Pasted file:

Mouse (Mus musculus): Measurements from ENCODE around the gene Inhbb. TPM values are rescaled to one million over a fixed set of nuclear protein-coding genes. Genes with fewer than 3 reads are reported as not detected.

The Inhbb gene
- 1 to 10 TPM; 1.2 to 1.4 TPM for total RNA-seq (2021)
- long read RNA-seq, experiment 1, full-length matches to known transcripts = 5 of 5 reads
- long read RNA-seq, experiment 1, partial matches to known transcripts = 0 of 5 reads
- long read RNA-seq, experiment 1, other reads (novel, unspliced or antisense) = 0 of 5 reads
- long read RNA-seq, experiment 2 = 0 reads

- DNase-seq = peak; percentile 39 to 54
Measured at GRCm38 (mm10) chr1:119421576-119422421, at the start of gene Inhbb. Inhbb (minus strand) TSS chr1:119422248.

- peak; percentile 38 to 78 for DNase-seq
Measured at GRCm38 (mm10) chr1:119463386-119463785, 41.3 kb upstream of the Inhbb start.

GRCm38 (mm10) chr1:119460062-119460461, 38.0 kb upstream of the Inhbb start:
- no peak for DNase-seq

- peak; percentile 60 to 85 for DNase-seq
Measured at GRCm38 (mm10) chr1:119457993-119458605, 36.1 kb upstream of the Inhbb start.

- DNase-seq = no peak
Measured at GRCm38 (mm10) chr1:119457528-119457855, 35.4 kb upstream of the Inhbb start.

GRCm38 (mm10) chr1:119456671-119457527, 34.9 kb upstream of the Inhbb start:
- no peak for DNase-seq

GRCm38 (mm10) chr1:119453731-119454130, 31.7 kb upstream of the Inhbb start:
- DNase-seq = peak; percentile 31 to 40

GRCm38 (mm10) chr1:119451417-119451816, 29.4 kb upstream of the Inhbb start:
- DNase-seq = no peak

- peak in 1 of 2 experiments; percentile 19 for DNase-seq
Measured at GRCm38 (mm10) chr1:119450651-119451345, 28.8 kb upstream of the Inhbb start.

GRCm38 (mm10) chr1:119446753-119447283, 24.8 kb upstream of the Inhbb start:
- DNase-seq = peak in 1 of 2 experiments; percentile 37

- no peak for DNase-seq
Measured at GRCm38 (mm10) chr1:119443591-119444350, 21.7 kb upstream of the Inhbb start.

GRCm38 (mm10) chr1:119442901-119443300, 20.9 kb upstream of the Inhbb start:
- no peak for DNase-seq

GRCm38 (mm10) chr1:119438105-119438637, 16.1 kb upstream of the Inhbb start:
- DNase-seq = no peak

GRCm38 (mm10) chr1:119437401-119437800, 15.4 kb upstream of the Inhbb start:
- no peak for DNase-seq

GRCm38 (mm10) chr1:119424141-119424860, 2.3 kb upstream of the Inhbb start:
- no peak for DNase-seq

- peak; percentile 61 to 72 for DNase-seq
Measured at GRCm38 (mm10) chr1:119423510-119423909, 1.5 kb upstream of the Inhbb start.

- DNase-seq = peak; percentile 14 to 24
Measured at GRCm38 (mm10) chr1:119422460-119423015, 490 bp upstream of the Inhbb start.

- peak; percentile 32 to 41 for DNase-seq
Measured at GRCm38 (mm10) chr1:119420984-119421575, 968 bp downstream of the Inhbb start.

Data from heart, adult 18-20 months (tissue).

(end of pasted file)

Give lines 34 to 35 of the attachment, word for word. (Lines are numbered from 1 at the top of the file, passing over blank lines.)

GRCm38 (mm10) chr1:119437401-119437800, 15.4 kb upstream of the Inhbb start:
- no peak for DNase-seq